Another concern is the recruitment of staff of Elections Offices from within the ranks of the public service. Grenada’s Constitution Commission advised that it “would be unwise for the [proposed] Electoral Commission to have to depend on the staff of another Department or Ministry of the Government under the control and direction of a Minister of Government to carry out its functions”. Thus it should be made a requirement in the Constitution that the Commission “must be provided with the requisite staff and funds to enable it to perform its functions properly”. (p. 22). 

However, it must be recognised that in small communities, with limited numbers of requisite skills, the scope for recruitment of the very many persons needed to conduct registration and elections, totally outside the ranks of public employees, will be quite constricted. Governments employ, as teachers and civil servants, a large proportion of the requisite talent, and selection of electoral staff from these categories is a practical necessity. What matters at the least, is that by secondment from the public service to the Electoral Offices, the supervision of their electoral functions comes under Electoral Commissions rather than of Ministers.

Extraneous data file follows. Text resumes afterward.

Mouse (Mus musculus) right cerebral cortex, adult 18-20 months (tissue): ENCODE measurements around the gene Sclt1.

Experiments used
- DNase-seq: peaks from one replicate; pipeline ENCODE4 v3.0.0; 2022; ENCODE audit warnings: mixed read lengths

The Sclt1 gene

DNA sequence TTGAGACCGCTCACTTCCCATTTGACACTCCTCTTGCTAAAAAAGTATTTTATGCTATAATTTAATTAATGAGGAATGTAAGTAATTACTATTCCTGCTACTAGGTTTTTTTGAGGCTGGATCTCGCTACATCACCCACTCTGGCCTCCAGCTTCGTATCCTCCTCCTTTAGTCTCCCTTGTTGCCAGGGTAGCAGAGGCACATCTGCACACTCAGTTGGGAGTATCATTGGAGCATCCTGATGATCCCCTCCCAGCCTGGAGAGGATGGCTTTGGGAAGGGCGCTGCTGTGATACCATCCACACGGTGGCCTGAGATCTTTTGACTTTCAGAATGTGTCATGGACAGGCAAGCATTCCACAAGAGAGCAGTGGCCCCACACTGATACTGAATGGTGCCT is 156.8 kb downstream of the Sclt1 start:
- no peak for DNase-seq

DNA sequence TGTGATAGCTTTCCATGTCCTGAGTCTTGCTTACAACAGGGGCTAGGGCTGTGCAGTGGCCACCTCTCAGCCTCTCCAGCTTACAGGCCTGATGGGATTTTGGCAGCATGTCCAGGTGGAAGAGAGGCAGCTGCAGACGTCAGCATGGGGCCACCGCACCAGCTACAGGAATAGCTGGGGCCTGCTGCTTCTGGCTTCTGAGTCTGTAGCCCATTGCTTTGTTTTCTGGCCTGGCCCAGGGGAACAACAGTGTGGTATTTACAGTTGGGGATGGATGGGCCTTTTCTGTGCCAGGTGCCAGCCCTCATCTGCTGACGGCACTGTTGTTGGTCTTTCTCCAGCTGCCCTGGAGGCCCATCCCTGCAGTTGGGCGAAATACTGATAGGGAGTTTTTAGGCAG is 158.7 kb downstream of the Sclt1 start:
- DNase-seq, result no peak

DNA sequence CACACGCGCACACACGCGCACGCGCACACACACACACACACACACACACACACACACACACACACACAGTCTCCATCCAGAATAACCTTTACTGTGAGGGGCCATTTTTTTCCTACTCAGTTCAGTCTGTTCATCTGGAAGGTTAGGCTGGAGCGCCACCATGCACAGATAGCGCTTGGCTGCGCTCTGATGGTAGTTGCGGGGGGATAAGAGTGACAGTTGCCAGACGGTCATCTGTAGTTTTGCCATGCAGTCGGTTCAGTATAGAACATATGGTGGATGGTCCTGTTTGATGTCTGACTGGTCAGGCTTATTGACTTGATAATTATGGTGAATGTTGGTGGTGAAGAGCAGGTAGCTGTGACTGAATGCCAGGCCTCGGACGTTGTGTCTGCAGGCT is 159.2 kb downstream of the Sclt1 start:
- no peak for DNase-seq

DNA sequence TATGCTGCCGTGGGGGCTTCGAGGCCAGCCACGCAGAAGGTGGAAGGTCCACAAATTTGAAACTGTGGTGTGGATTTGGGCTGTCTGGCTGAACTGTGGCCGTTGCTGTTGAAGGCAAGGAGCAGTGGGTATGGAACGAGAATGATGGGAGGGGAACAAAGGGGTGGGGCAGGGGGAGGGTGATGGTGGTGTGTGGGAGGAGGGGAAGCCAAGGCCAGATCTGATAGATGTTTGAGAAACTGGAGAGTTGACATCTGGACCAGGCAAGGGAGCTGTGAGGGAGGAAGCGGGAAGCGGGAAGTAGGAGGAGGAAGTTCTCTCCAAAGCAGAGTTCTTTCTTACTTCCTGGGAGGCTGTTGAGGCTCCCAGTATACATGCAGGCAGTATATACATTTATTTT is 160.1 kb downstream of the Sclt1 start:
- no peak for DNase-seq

In any event, the integrity required for carrying out electoral duties is a function of individual character, and not of employment in the public service or elsewhere. Any employee may be corrupt or corruptible. Actual experience and the safeguards in place to weed out corruption are critical factors. 

One further matter that is worthy of consideration is the scope for co-operation among countries in helping each other to improve the machinery of electoral administration. Examples exist, for instance in the case of Grenada in 1983-84 where the electoral system needed substantial overall, following its suspension after 1979. Commendable assistance was forthcoming from within the region in revising laws and regulations, instituting a system of voter identification and conducting a whole new process of enumeration and registration. 

The level of expertise and experience varies from country to country and even from individual to individual. It should presumably be quite feasible to devise a system, within the framework of the Caricom Treaty, to institutionalise mechanisms for moving expertise to points where it is most needed, such as in the demonstrated cases of registration in Antigua, or Guyana. In this regard a Conference of Election Officials, under appropriate auspices, could be a useful starter. Greater attention to the subject of Electoral Administration in University courses can be helpful.